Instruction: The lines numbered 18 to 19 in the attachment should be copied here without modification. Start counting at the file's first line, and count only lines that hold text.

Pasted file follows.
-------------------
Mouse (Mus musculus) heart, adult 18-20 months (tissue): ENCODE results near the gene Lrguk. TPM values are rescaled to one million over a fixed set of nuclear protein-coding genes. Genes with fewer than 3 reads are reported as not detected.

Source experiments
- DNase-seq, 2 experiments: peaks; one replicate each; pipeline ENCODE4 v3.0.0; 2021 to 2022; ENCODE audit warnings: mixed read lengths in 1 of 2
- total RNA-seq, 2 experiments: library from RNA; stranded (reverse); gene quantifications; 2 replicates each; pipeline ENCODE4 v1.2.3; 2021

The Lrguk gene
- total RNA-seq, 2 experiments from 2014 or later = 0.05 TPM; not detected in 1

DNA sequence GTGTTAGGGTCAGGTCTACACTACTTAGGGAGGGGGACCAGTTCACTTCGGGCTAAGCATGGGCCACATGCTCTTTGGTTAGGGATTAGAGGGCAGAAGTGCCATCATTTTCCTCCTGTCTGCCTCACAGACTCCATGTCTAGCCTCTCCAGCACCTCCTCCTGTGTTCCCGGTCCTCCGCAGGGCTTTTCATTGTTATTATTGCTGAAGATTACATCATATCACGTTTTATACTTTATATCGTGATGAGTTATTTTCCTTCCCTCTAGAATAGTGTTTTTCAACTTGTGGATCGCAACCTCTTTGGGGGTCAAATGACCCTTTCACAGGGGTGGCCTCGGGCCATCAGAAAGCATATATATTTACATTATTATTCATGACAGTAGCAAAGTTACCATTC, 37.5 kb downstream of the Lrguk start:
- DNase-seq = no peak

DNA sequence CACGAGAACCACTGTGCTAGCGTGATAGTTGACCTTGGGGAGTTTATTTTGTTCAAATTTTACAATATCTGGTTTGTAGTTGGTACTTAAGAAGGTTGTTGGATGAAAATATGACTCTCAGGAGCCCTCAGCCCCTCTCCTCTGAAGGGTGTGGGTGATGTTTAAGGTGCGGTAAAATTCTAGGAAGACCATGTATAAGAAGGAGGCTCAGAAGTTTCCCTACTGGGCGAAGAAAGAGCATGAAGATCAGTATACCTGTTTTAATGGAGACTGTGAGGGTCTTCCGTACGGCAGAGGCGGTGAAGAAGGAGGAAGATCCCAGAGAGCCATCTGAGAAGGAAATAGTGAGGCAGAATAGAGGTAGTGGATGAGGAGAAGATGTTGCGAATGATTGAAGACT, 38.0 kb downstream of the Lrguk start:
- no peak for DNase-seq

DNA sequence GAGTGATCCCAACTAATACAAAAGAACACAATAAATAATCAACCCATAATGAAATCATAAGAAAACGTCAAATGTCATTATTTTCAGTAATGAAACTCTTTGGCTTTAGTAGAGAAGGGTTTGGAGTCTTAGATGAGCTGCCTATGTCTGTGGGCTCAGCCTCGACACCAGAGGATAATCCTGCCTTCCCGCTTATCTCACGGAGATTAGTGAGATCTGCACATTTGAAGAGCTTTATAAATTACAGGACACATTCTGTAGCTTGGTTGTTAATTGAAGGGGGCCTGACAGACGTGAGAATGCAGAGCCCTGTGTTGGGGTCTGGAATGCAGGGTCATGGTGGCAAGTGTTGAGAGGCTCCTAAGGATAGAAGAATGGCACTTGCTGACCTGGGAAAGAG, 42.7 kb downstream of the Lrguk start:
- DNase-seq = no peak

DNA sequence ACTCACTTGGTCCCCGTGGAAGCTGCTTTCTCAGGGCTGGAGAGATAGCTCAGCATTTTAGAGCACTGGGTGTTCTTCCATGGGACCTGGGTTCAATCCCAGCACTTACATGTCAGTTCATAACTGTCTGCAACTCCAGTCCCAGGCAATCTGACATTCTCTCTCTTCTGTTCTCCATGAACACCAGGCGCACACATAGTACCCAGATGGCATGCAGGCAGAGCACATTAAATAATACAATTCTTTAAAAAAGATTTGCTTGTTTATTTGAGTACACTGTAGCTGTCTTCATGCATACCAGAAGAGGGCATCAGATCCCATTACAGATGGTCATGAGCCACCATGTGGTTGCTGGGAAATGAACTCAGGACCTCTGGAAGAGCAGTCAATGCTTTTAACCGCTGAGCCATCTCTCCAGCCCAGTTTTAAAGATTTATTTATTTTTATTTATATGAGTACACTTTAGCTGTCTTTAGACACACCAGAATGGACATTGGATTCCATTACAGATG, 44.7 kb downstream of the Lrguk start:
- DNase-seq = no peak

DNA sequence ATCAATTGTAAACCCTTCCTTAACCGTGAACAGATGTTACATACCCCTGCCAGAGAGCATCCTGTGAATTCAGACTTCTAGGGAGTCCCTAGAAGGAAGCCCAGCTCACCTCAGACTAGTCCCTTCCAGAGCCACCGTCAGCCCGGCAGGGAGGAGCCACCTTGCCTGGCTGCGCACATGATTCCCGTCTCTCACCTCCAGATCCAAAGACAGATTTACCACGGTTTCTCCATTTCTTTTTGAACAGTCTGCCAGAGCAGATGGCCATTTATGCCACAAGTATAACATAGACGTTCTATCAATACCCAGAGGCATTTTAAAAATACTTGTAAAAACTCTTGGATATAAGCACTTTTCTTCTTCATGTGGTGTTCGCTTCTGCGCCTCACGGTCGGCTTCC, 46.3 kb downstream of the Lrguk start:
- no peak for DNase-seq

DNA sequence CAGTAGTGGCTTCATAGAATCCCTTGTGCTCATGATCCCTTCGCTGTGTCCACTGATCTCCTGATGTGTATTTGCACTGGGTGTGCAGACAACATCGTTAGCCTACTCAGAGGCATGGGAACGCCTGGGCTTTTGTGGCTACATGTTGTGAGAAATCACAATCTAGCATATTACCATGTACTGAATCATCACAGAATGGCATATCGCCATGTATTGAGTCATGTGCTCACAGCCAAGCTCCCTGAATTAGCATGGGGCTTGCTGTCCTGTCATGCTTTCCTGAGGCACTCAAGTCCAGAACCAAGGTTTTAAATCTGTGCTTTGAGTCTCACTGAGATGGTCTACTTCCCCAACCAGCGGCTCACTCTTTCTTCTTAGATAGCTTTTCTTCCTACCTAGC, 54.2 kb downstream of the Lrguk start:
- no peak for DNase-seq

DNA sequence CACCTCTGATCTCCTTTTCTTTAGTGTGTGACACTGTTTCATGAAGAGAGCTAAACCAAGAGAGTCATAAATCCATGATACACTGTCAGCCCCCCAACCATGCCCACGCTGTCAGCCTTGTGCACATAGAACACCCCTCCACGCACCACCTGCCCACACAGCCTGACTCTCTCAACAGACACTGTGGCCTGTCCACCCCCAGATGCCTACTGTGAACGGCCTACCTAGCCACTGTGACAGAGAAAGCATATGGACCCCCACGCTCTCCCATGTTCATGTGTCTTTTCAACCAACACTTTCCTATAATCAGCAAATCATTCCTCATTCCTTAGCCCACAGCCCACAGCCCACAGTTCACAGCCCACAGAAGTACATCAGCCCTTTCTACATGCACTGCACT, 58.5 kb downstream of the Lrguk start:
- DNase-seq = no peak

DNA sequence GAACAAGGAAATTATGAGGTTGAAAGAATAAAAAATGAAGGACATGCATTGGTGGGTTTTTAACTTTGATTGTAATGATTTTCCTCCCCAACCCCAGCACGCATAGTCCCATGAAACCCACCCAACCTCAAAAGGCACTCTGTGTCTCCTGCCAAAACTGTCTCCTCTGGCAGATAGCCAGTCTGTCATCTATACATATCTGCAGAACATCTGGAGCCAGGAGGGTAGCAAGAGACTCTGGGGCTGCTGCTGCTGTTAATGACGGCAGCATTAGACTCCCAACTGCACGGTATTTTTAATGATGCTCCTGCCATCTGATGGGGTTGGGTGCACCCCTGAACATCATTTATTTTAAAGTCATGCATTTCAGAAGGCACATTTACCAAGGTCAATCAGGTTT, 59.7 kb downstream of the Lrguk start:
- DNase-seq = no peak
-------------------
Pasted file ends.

- no peak for DNase-seq

DNA sequence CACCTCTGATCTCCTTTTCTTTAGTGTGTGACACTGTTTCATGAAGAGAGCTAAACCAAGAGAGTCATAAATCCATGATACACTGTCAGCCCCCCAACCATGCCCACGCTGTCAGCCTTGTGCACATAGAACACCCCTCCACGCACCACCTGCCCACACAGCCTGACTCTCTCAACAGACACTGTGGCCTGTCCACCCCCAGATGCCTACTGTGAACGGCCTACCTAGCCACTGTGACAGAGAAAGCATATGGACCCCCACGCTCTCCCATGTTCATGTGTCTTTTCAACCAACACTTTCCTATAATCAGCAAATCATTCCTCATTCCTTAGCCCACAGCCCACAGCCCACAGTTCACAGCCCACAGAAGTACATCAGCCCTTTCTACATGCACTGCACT, 58.5 kb downstream of the Lrguk start: